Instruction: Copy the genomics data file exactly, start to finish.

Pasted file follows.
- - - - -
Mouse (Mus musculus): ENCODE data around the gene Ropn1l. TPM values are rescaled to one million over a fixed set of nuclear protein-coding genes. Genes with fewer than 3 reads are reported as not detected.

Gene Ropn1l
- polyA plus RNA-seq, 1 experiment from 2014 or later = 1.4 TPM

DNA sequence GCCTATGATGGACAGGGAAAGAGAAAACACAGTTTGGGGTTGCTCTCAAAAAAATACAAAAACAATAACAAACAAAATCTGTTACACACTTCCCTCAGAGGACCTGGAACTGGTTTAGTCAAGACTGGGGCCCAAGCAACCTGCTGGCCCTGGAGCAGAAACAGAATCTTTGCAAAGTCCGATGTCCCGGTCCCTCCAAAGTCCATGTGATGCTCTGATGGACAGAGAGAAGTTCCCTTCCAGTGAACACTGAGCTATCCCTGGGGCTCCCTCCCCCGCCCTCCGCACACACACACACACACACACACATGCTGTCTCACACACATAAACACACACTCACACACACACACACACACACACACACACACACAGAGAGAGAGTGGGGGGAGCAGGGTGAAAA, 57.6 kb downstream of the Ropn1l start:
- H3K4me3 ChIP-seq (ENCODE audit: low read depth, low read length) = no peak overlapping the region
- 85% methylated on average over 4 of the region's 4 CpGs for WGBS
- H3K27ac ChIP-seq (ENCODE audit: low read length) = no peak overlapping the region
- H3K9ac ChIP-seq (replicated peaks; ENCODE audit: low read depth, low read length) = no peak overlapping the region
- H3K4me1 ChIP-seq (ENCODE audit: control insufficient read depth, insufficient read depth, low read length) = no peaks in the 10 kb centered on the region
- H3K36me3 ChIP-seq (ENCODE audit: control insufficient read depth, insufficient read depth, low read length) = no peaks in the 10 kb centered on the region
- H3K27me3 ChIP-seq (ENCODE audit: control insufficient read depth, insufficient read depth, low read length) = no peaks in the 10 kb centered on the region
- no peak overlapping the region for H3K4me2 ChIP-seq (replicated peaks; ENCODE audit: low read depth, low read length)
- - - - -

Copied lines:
Mouse (Mus musculus): ENCODE data around the gene Ropn1l. TPM values are rescaled to one million over a fixed set of nuclear protein-coding genes. Genes with fewer than 3 reads are reported as not detected.

Gene Ropn1l
- polyA plus RNA-seq, 1 experiment from 2014 or later = 1.4 TPM

DNA sequence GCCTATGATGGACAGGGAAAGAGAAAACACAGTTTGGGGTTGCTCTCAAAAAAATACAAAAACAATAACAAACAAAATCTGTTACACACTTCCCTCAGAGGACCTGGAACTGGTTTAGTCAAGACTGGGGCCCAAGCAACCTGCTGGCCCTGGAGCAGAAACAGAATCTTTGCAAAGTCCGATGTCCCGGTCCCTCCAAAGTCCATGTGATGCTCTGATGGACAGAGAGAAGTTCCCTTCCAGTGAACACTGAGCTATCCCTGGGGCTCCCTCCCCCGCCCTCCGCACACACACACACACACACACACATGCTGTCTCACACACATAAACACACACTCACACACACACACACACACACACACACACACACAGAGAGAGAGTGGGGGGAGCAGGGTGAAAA, 57.6 kb downstream of the Ropn1l start:
- H3K4me3 ChIP-seq (ENCODE audit: low read depth, low read length) = no peak overlapping the region
- 85% methylated on average over 4 of the region's 4 CpGs for WGBS
- H3K27ac ChIP-seq (ENCODE audit: low read length) = no peak overlapping the region
- H3K9ac ChIP-seq (replicated peaks; ENCODE audit: low read depth, low read length) = no peak overlapping the region
- H3K4me1 ChIP-seq (ENCODE audit: control insufficient read depth, insufficient read depth, low read length) = no peaks in the 10 kb centered on the region
- H3K36me3 ChIP-seq (ENCODE audit: control insufficient read depth, insufficient read depth, low read length) = no peaks in the 10 kb centered on the region
- H3K27me3 ChIP-seq (ENCODE audit: control insufficient read depth, insufficient read depth, low read length) = no peaks in the 10 kb centered on the region
- no peak overlapping the region for H3K4me2 ChIP-seq (replicated peaks; ENCODE audit: low read depth, low read length)